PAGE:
6gfuwz.jpg   I'm a cloner and that has provided me with a complete recovery mode where I was running again within a few minutes.

 

In my opinion, that's the best plan, either routine cloning or imaging since it provides a total recovery option with everything restored since you're removing 100% of any malware, PUP, virus, etc.

 

The last 2 times that I was affected by an intrusion, I didn't spend any time trying to clean, recover, repair.  I plugged in my cloned HDD and I was running within minutes.

 

There's only one scenario where I wonder about, and that's if I'm hit with some kind of a delayed, deeply-hidden infection where I don't see any symptom of its presence, and it's not detectable with 2 scanner tools:  My AV and MBAM daily full scans.

 

So far, in 9 years of home 'net surfing, I haven't seen that occur,  delayed triggering, stealth infections where I don't see any indication of an infection present.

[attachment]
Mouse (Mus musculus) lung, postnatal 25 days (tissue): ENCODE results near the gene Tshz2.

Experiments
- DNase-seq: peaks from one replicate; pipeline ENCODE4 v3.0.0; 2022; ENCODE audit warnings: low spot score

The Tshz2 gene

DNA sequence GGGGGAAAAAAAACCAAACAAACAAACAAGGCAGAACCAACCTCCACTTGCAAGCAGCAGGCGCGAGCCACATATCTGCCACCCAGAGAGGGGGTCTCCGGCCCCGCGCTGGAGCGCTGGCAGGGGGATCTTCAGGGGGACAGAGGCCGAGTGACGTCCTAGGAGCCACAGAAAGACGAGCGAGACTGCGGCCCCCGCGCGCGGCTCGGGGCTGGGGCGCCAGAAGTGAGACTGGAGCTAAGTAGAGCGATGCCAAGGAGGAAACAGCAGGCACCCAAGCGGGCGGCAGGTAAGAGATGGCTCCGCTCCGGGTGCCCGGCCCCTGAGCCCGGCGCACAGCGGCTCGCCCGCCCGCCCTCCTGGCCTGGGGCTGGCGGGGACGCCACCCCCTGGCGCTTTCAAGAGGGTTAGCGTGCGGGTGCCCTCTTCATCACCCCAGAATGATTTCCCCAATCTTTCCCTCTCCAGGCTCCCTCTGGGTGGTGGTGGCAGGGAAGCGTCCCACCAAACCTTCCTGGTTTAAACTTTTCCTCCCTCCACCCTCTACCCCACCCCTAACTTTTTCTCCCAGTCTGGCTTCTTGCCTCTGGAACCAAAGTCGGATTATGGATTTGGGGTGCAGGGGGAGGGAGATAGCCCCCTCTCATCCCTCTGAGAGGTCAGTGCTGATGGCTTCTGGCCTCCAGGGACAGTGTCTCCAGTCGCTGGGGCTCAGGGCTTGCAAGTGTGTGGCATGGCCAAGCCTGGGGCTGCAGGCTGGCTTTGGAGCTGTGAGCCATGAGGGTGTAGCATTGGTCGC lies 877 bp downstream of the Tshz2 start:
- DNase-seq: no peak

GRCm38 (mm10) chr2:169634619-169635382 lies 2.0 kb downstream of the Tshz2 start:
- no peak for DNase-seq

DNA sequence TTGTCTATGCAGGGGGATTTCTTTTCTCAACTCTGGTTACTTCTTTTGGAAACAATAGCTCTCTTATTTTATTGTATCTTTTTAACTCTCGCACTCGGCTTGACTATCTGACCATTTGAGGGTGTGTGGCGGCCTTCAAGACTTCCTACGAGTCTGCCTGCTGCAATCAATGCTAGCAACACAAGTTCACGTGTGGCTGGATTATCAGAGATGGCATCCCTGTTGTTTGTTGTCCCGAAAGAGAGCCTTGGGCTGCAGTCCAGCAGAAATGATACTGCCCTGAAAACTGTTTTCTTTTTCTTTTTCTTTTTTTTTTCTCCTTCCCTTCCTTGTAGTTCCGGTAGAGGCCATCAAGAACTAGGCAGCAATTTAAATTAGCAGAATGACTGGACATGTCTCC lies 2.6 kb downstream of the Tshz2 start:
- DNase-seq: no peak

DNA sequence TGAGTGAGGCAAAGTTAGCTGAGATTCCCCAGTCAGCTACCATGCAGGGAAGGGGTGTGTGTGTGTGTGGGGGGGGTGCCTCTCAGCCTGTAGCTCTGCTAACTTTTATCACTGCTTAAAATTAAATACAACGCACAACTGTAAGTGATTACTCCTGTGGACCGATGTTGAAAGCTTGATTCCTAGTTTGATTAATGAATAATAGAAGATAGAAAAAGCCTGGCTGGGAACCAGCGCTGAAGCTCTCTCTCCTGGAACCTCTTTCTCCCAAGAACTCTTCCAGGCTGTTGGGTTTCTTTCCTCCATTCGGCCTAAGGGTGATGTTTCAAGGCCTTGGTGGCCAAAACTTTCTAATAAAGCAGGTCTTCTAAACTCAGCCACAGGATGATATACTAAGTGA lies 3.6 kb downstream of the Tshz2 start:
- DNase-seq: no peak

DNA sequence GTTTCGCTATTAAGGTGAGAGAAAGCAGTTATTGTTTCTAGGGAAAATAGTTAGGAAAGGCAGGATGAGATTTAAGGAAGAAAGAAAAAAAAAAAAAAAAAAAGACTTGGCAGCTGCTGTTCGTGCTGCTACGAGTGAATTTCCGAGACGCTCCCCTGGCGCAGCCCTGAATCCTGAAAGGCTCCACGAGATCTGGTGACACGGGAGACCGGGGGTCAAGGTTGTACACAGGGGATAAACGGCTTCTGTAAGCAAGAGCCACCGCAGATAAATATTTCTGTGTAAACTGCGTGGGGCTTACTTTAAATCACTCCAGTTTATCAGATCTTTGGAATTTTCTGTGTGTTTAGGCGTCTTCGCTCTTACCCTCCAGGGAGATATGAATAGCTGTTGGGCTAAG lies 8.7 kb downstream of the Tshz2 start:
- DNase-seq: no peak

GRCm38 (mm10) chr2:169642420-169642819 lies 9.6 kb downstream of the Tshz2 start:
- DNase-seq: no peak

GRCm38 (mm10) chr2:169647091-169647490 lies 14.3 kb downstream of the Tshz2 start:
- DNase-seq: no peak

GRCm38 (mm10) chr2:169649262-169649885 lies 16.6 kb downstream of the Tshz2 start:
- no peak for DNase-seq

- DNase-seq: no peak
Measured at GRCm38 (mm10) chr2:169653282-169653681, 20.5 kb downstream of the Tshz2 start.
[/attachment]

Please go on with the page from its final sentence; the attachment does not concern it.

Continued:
I've asked about this at other forums, ie, what's the percentage of home 'net users that get hit with something like this, but I haven't as yet read about anyone that's been through that scenario.

 

In every case for me, which I like since I always have that complete tested HDD on the shelf, I've always known almost immediately when something penetrated my AV'S or MBAM frontline protection tools.

 

I'd much rather know about a hit as I'm sure everyone would prefer, vs getting hit by some kind of delayed reaction days or weeks later.

 

 

Absolutely not.

 

The System Restore service only works on Executable files and OS Structure files.  It does not act upon user data files.  Malware in the form of cryptovirology, who's payload encrypts data files, can not be fixed by restoring to a previous System Restore break point state.  Since the System Restore service does not act upon data files it will not restore the encrypted files to an unencrypted state.  If the data is held for a ransom fee then the malware is a type of ransomware.  While it is possible that a virus could have a ransomware payload, the malware presently seen is in the form of trojans and not viruses.